Oil and Water Don't Mix
Alan Turing, who is arguably the world's first computer scientist , was interested not only in artificial automata, but in autonomous natural processes also. He proposed what is called the Turing hypothesis of pattern formation in nature to explain such things as a zebra's stripes and a leopard's spots. The hypothesis is built on the physical principles of reaction and diffusion, and it explains many natural patterns.
One such pattern occurs in a surface reaction of a mixture of oil and detergent on the surface of water that evolves through time in a peculiar way. "Spreading oil on the waters" as a way to calm the surface was studied by Benjamin Franklin as early as 1774. His account, published in the Transaction of the American Philosophical Society, recalls how he had observed spear fishermen putting oil on the water's surface to dampen small surface waves to make it easier to see the fish. An interesting experiment involving oil on water can be performed by mixing a little detergent with mineral oil, and then placing a drop of the mixture onto water. The oil layer will expand and contract in a regular fashion, and it will eventually reach a static state. What is curious about this reaction, and a key to the mechanism, is that the expansion and contraction will stop if the water vessel is capped.
A group of scientists from the Massachusetts Institute of Technology have studied this reaction and their results will appear in a future issue of the Journal of Fluid Mechanics . The actor in this effect is changes in surface tension mediated by evaporation. The detergent, a surfactant, reduces surface tension, and it would rather be at the interface between the water and oil, rather than in solution with the oil. As the detergent diffuses to the interface, the decreased surface tension causes the oil droplet to expand. Since the center of the oil droplet is thicker than the edges, there's a differential surface tension (a shear) that causes the generation of waves from the center to the edge of the droplet. This causes the detergent to be expelled from the droplet, so the surface tension of the surrounding water is reduced, and the oil droplet contracts. Evaporation of the surfactant from the water is needed to reset the reaction, so preventing evaporation by capping the vessel will stop the cycle.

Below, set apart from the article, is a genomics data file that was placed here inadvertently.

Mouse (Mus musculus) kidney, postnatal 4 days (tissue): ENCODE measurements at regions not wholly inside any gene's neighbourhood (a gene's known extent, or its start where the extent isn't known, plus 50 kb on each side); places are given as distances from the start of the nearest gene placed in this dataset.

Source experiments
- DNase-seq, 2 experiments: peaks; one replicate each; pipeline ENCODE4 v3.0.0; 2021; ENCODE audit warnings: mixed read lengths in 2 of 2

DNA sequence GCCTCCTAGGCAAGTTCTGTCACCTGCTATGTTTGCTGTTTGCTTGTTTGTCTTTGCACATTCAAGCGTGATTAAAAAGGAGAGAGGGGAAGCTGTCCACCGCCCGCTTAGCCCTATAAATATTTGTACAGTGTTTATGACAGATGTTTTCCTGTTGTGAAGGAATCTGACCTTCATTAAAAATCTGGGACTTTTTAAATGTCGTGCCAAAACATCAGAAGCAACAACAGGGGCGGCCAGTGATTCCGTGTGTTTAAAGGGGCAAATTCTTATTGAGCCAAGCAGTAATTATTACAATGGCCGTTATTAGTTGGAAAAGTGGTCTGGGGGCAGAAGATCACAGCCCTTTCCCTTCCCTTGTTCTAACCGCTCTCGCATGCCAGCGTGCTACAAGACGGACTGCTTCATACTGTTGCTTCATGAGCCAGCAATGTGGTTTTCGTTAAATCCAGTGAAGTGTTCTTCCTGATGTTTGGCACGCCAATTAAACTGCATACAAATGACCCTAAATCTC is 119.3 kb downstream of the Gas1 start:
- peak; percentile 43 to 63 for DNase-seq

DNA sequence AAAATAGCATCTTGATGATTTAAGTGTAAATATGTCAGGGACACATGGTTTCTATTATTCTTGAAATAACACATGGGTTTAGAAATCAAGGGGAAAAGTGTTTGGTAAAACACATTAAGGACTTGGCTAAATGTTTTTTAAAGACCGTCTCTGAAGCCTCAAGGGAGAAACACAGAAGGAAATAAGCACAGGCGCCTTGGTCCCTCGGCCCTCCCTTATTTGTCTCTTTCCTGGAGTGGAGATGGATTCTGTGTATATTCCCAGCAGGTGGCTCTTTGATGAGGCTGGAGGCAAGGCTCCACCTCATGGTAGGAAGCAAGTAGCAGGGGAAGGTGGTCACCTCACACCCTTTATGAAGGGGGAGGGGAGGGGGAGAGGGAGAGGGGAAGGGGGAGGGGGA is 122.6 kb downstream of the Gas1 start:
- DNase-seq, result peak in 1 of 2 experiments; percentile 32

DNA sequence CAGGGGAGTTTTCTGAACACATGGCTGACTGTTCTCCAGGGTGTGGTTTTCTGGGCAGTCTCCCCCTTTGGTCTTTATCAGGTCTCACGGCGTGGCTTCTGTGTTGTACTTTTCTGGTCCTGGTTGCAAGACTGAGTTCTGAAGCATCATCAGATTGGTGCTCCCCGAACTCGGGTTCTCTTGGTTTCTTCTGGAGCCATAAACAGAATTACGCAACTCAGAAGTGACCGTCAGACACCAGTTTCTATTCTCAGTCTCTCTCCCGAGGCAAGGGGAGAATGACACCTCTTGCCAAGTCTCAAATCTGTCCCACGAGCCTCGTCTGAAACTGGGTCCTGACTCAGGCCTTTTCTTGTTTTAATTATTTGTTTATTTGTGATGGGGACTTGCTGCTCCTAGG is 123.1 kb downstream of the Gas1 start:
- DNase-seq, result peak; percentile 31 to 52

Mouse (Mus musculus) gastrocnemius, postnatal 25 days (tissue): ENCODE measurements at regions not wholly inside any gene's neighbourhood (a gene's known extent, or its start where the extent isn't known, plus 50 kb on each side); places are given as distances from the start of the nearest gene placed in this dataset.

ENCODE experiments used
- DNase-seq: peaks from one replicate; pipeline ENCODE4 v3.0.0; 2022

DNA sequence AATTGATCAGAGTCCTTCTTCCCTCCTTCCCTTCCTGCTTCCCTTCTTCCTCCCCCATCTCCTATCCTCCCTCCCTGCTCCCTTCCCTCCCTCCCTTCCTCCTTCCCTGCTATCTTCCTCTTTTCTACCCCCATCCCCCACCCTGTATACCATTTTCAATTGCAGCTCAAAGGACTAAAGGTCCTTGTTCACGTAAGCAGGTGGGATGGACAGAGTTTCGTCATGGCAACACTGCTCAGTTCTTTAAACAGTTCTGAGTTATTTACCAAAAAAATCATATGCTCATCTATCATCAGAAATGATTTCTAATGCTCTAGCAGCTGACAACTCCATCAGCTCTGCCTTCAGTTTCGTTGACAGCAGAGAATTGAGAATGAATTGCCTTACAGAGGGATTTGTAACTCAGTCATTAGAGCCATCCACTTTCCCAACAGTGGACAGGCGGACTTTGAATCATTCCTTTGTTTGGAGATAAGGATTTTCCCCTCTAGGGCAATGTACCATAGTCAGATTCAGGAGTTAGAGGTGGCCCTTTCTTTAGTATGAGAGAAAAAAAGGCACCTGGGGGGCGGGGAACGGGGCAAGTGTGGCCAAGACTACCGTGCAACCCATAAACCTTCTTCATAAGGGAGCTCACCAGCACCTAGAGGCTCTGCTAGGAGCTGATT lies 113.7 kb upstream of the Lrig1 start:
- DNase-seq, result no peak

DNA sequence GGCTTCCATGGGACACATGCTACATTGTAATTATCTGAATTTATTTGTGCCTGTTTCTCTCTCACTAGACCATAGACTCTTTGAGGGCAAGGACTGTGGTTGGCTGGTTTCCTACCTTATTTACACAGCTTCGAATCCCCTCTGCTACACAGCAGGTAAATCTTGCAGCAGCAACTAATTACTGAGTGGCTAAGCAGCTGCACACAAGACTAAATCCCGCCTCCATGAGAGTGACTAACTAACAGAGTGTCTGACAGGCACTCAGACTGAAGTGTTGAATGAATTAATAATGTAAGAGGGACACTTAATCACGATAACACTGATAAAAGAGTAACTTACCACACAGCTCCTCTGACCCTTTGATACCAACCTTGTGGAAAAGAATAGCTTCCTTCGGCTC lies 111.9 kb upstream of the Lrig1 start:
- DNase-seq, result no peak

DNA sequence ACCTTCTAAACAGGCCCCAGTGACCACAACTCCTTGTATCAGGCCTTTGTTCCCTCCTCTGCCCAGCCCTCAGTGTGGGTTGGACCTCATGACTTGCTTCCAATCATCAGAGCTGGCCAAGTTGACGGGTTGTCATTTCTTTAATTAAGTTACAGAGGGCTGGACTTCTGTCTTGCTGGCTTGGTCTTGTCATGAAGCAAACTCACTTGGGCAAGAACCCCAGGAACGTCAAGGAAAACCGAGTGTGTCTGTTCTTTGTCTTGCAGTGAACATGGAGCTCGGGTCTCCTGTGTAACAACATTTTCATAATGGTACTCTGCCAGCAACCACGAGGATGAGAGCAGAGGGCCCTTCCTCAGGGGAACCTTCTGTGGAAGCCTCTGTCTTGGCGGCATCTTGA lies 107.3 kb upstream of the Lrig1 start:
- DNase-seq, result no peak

1. OK, there's Babbage and Ada Lovelace, but that's why I say, "arguably."
2. Denise Brehm, "Case closed: MIT gumshoes solve "throbbing" oil mystery" (MIT Press Release, July 17, 2007).